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Morning Orders …Parole Pensacola. Countersigns Mobile, Spain. Watchword Galvez… 2-‐ To Major General Philemon Dickinson Head Quarters, New Windsor, May 15, 1781. Dear Sir: You may be assured that nothing would give me greter (sic) pleasure thatn to interest myself in a matter which concerned you or your friend ( Evan Jones of Pensacola) could I do it with propriety, but, present circumstances of Affairs, be complied with by me. As I have never had the least correspondence with Don Galvez or any of the Spanish Commanders, except a complimentary letter from the Governor of he Havannah (sic)… 3-‐ To Francisco Rendon [Spanish agent to the United States. He succeeded Miralles] Head Quarters, New Windsor, June 8, 1781. Sir: I have the Honor to receive your Favor of the 29th Uto. And have to assure you that I shall be very happy in a Confirmation of the very agreeable account you mention of the Success likely to attend the Arms of His Catholic Majesty under the commando of his General Don Galvez at Pensacola… 4-‐ To Francisco Rendon Head Quarters, New Windsor, June 21, 1781. Sir: I with the greatest pleasure congratulate you on the success of His Catholic Majesty’s Arms at Pensacola, and I have no doubt but a recital of the particulars will reflect much honor upon General Don Galvez and the troops under his command. No material movements on the part of the enemy having taken place in this quarter since my last I have no communications of any importance to make to you. I beg you to be assured that I am etc. [this is a draft to his secretary] 5-‐ To Francisco Rendon Head Quarters near Dobbs Ferry, July 13, 1781.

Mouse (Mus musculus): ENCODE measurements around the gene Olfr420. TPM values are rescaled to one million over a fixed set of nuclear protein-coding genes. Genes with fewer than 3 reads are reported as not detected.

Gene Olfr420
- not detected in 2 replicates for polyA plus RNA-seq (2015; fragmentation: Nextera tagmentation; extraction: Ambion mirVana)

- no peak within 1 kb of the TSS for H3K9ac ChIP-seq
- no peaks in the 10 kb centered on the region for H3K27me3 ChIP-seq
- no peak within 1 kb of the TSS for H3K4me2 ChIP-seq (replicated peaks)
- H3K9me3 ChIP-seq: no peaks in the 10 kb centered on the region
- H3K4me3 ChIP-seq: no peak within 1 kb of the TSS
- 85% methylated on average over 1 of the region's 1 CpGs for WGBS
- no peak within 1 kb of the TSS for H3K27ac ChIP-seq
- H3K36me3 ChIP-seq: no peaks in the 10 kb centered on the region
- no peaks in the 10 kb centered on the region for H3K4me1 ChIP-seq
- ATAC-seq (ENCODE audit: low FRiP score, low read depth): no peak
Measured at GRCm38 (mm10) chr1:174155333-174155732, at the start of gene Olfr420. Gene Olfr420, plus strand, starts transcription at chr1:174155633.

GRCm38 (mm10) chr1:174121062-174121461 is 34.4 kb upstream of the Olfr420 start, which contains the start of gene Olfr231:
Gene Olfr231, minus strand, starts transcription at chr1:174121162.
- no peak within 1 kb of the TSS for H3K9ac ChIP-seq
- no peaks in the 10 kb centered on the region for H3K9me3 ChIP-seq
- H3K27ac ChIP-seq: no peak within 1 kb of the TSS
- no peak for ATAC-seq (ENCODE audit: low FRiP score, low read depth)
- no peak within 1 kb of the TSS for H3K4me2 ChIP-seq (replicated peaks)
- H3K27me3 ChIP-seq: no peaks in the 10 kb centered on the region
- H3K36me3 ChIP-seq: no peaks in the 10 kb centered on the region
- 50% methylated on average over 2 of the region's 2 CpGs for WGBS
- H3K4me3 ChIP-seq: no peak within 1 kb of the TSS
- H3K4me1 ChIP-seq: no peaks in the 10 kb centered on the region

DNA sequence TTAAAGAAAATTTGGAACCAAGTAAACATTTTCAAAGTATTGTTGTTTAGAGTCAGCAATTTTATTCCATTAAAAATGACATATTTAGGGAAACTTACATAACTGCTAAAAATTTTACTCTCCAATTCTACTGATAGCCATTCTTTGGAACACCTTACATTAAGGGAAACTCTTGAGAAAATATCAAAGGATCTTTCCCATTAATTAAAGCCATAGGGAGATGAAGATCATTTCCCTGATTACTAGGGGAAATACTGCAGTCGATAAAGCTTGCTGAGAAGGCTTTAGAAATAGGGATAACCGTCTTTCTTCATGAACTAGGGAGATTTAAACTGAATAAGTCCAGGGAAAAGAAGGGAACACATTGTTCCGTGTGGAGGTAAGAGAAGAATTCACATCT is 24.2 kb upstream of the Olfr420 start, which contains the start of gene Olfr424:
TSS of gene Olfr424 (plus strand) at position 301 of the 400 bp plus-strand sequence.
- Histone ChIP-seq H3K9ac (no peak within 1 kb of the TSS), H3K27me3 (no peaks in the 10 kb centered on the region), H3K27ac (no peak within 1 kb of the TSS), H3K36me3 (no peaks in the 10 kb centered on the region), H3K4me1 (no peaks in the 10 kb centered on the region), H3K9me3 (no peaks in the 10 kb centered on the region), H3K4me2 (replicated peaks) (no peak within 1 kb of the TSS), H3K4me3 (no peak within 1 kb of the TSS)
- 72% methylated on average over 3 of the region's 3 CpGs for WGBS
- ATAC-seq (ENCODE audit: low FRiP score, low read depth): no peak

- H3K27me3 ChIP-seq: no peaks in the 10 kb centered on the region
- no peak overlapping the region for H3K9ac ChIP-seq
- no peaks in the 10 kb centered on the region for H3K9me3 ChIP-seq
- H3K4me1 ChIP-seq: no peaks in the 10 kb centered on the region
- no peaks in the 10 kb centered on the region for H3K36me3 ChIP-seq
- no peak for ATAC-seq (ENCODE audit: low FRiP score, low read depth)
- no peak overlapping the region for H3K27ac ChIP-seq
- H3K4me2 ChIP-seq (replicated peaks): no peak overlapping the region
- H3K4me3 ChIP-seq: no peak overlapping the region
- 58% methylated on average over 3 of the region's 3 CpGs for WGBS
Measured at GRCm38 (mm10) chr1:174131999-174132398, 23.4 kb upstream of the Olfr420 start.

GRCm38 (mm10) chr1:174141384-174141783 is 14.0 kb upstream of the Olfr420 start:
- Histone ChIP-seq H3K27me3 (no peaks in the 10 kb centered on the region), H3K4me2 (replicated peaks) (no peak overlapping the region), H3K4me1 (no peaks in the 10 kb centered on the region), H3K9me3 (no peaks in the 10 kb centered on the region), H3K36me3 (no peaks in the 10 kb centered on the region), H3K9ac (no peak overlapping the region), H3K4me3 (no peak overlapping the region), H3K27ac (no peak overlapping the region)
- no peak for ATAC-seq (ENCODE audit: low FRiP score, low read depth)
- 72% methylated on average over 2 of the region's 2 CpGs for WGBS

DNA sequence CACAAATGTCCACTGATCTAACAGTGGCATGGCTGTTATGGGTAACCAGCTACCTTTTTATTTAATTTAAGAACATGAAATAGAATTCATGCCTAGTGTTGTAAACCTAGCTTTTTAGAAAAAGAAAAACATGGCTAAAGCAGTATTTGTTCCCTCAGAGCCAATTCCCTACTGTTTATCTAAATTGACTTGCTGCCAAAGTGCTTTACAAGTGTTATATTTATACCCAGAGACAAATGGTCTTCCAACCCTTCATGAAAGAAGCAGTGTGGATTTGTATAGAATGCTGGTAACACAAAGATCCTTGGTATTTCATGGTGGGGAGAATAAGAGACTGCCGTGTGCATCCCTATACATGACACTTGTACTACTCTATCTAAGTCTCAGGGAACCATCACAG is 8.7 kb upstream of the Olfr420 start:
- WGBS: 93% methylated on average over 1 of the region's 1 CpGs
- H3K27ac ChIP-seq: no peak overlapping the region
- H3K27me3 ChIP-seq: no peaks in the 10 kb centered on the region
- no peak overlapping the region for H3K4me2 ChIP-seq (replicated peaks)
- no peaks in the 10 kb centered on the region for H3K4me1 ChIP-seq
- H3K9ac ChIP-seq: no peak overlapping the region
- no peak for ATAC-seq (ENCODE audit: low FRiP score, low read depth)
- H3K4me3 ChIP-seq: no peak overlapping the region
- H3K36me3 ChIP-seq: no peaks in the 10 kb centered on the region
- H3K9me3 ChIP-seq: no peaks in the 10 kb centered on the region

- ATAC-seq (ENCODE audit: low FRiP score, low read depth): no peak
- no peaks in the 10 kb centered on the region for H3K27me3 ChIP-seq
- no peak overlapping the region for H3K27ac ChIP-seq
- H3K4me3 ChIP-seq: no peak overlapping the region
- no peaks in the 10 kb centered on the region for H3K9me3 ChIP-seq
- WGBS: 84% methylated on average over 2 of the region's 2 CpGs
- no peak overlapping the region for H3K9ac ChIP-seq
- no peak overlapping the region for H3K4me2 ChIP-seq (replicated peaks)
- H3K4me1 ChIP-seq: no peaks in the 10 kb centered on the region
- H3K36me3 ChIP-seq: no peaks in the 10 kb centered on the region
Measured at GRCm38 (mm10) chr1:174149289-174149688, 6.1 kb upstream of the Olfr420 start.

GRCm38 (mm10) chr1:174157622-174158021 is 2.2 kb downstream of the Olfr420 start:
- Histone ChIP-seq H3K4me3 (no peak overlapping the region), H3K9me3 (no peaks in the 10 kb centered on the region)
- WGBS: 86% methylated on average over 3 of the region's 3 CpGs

Sir: I do myself the honor to acknowledge the Receipt of your Agreable Favor of the 14 ulto, with the Invoice inclosed (sic). I have also the pleasure to inform you pr this Conveyance, that the Articles mentioned in the Invoice, and which you have been so kind as to present to Mrs. Washington and me, are safely arrived. Be assured Sir, I receive with particular Satisfaction this mark of you Attention and Politeness and that it claims my most sincere Thanks. I have no yet been honored with the particulars of the Sujection of Pensacola to the Arms of his Catholic majesty; nor with the Terms of its Capitulation [this is a lie. He makes clear reference of it to the letter dated July 10, to The President of the Congress]; I am perswaded you will be pleased to give me a Copy. I am etc. 6-‐To Francisco Rendon Sir: I was Yesterday honored with your favor of the 2nd. It give me pleasure to find so good a disposition in Don Bernardo de Galves to concert his operations in such a manner against the common enemy that the interests of His Catholic Majesty and those of ourselves and our Ally may be mutually benefitted. You must be sensible that, in the present political situation of Affairs, I cannot, with any degree of propriety behalf of the Unites States propose any joint plan of operation to Don Gavez, tho’ I flatter myself that difficulty will be here long removed. Neither can I at this time determine whether we shall be able to act offensively against the enemy in South Carolina and Georgia. That will in a great measure depend upon the Naval assistance we shall be able to derive from our Ally. Of this you may assure Don Galvez that should any offensive plan be formed and which is to be undertaken by the Allied Arms, I will use my influence with the French Commanders to give him due notice, should I not be able to open a correspondence with him myself. In the mean time you may inform him that he cannot make a more powerful diversion in favour of the southern States, than by pushing his Arms agst East Florida. I am obliged by the extract of Don Galvez’s letter to the Count de Grasse explaining at large the necessity he was under of granting the terms of Capitulation to the Garrison of Pensacola which the commandant required. I have no doubt, from Don Galvez’s will know attachment to the cause of America, but he would have refused the Articles which have been deemed exceptionable, had there not been very powerful reason to have induced his acceptance of them We opened our first parallel on the Night of the 6th.